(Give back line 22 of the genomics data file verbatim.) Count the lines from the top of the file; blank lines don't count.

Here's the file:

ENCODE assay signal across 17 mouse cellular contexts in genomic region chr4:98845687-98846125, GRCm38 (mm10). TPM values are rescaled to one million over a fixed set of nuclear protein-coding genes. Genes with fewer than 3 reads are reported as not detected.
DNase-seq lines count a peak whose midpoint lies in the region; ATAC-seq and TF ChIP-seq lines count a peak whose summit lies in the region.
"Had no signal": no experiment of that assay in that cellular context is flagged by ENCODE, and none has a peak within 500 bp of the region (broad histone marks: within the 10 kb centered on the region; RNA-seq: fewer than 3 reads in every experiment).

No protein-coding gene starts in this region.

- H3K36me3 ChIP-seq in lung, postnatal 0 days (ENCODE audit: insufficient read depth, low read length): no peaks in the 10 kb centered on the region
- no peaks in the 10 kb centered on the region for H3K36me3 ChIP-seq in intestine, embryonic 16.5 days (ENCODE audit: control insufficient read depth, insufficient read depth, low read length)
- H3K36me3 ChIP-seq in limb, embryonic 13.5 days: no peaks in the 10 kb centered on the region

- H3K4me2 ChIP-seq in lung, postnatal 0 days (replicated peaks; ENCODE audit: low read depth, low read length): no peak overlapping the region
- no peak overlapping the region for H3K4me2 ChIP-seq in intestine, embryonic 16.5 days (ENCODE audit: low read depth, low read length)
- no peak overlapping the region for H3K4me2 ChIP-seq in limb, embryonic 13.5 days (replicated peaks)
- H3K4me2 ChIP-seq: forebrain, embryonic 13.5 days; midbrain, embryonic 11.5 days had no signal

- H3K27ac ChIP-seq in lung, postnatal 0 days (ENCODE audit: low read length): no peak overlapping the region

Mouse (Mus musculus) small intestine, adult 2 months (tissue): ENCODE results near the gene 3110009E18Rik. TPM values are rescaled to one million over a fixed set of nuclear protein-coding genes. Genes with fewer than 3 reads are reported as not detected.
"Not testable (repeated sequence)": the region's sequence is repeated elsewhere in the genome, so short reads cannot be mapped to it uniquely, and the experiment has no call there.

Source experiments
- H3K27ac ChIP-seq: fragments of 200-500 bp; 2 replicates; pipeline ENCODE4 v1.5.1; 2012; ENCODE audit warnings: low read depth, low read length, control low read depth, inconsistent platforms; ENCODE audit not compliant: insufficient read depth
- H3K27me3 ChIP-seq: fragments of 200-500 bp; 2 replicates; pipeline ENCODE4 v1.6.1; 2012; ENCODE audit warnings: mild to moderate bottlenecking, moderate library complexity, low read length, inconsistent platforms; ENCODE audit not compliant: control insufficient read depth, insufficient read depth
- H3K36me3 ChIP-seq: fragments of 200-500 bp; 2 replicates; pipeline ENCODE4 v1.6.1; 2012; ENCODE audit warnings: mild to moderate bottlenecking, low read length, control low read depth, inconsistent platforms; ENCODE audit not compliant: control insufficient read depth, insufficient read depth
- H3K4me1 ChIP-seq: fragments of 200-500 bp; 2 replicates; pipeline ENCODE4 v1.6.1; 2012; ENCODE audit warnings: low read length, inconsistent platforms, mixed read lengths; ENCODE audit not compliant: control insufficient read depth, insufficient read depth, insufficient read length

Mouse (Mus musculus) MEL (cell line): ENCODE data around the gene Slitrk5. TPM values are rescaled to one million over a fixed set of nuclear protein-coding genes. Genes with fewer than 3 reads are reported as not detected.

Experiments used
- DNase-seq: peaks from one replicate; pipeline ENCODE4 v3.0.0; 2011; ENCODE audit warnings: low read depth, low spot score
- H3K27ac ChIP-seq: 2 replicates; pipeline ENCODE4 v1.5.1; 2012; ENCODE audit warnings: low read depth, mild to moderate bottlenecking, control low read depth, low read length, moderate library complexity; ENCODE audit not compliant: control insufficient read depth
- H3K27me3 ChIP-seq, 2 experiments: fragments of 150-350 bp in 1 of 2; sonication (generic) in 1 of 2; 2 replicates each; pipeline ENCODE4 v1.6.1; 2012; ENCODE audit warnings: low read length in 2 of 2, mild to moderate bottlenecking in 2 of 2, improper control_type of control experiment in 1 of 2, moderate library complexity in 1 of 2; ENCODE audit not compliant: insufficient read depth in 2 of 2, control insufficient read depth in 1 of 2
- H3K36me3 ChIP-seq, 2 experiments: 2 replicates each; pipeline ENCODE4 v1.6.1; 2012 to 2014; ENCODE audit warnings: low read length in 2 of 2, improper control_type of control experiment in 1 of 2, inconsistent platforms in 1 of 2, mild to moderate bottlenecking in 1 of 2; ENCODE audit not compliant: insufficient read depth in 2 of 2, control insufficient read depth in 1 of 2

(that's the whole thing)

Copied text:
- DNase-seq: peaks from one replicate; pipeline ENCODE4 v3.0.0; 2011; ENCODE audit warnings: low read depth, low spot score